Another reason women were seeking an abortion, according to the research article published by BMC Women’s Health, was because of partner related reasons (31 percent). The relationship being bad, poor and/or new (9 percent), the respondent wanting to be married first/not a single mom (8 percent), partner is not supportive (8 percent), partner is wrong guy (6 percent), partner does not want baby (3 percent), and partner is abusive (3 percent) are among the subthemes for this category. In this research article, 29 percent of women expressed their need to focus on other children as their reason behind seeking abortion––25 percent stated it was too soon after having had a child, they were busy enough with current children, and they have enough children right now, while 5 percent had concern for other children they were rearing. Among the 5 percent, a woman stated, “I already have 5 kids; their quality of life would go down if I had another.”

Only 4 percent of women in 2015 stated they do not want a baby or to place their baby up for adoption in the research article on “Understanding why women seek abortions in the US” published by BMC Women’s Health. These tend to not be seen as sufficient enough reasons to have an abortion to some people. According to Planned Parenthood, “In 1965, illegal abortions made up one-sixth of all pregnancy-related deaths — and that’s just according to official reports; doctors think the actual number was a lot higher.” Roe v. Wade allowed the access women needed to safe and legal abortions so if a woman does not want a baby, she has the right to choose and have a safe one. And though many suggest putting the baby up for adoption, according to Children’s Rights, there are around 443,000 children in foster care in the U.S. on any given day and that “in 2017, more than 690,000 children spent time in U.S. foster care.” According to an article written in 2017, the National Foster Youth Institute stated:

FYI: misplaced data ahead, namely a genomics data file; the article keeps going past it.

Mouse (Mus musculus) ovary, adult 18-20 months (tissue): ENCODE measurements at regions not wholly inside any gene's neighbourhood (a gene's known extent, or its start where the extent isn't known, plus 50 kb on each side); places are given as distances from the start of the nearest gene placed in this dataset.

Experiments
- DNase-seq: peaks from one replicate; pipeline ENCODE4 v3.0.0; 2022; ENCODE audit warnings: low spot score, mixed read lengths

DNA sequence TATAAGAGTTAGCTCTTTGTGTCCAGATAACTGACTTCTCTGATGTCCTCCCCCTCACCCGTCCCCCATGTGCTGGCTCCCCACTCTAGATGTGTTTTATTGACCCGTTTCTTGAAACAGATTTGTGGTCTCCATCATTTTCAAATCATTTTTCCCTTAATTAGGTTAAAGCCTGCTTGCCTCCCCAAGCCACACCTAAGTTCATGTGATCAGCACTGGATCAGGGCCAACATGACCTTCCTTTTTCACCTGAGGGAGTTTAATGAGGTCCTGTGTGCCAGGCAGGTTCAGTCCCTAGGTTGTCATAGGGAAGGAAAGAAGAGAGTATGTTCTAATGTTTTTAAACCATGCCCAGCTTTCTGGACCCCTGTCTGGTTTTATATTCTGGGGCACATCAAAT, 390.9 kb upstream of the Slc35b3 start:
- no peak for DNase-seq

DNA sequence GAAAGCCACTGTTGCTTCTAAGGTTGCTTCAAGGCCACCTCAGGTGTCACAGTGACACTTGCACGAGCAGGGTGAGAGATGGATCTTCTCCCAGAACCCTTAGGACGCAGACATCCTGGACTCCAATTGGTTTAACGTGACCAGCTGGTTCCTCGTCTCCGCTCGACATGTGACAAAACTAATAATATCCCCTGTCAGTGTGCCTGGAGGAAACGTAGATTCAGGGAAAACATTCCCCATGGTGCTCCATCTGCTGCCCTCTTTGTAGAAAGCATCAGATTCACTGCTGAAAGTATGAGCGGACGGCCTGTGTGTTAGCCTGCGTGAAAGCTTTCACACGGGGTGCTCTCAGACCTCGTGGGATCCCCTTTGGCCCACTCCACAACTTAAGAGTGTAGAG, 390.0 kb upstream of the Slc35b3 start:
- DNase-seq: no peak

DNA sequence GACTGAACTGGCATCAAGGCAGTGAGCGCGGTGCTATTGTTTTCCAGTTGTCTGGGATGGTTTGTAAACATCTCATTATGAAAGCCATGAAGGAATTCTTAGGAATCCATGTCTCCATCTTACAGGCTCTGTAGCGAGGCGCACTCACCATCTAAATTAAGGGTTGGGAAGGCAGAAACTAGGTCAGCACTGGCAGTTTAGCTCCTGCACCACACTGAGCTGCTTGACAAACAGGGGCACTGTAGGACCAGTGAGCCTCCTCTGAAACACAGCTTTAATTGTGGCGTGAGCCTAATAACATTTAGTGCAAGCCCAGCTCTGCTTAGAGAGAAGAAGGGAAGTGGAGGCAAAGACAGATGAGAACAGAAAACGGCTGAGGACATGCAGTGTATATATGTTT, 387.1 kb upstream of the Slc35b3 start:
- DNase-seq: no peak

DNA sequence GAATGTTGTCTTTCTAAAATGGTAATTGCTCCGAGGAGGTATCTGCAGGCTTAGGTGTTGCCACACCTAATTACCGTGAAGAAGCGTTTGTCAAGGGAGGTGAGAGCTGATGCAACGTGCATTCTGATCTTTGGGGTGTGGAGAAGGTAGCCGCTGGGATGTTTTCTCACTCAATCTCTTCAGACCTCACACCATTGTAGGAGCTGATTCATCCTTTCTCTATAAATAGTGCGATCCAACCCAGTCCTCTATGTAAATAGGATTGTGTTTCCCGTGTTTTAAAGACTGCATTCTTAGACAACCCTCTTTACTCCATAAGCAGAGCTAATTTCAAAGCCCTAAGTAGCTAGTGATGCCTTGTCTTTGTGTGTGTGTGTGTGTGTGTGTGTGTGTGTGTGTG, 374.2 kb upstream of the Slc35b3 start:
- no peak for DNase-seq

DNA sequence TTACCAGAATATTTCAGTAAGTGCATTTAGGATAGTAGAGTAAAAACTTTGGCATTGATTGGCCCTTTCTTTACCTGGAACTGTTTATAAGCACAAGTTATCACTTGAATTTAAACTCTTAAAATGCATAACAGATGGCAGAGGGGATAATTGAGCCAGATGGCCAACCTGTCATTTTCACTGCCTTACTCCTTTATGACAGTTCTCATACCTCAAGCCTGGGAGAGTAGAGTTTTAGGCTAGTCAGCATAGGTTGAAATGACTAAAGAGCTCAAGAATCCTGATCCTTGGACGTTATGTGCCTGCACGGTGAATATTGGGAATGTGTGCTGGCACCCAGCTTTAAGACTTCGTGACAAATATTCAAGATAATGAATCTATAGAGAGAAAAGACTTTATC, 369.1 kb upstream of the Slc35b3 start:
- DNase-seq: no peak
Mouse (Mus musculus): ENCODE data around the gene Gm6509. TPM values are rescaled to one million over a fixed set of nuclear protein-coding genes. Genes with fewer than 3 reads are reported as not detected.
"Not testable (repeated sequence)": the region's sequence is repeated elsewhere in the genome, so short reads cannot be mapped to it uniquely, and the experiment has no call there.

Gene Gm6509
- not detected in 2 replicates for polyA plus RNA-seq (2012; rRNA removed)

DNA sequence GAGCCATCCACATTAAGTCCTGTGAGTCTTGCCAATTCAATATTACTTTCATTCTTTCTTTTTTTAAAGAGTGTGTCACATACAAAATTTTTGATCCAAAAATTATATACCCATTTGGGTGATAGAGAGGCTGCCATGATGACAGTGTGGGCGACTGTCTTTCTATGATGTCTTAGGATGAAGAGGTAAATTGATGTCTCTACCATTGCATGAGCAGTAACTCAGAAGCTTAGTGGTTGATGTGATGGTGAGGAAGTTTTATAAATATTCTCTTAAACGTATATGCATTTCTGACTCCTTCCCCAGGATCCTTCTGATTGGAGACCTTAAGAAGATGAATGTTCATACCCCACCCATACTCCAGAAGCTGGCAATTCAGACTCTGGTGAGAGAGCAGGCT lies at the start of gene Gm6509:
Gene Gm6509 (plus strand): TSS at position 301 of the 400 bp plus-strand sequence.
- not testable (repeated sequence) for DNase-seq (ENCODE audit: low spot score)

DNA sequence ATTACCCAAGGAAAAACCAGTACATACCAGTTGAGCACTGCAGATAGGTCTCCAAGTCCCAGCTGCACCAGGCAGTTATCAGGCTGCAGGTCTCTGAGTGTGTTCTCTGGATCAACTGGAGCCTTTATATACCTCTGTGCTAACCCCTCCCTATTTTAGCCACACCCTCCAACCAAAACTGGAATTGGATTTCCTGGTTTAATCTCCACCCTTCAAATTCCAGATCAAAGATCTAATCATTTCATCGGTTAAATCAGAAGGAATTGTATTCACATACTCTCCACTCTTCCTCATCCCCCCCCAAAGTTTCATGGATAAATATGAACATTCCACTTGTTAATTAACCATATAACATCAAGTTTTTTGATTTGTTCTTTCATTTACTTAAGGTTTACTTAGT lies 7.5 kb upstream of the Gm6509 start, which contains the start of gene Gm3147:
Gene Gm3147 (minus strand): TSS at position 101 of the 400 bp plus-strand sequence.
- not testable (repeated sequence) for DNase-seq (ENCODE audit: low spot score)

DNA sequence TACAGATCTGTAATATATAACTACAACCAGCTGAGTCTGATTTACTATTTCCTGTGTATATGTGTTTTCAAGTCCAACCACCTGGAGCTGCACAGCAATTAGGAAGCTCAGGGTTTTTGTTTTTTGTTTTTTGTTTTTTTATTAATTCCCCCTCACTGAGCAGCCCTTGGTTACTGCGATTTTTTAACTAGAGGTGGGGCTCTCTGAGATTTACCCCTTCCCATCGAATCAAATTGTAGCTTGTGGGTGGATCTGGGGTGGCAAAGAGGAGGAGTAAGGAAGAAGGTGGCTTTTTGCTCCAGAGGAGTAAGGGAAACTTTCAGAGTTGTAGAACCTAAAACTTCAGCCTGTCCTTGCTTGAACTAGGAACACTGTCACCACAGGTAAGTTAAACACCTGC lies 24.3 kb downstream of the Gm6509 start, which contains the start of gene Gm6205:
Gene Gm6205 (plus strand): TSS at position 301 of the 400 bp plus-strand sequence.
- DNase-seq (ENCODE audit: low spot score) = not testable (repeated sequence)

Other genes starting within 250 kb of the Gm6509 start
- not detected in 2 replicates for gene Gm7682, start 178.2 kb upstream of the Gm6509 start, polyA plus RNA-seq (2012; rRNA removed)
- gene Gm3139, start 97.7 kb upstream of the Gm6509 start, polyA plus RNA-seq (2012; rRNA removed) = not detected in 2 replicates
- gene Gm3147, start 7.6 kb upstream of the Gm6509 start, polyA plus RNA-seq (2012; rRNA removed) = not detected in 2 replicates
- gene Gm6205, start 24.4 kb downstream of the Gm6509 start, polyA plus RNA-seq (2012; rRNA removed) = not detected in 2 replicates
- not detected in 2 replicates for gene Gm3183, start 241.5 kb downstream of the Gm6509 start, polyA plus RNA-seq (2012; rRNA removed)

After reaching the age of 18, 20% of the children who were in foster care will become instantly homeless.
 Only 1 out of every 2 foster kids who age out of the system will have some form of gainful employment by the age of 24.
 There is less than a 3% chance for children who have aged out of foster care to earn a college degree at any point in their life.


The research article published by BMC Women’s Health included many more reasons women were seeking abortion including that a baby would interfere with future opportunities such as educational or vocational plans,women not being emotionally or mentally prepared, health related reasons such as their own health or health of the fetus, influences from friends or family, and so on. Many women who participated in the study gave more than one of these reasons for why they were seeking abortions (which is why the subtheme percentages do not necessarily add up to the major theme it is under), and all of these reasons are valid.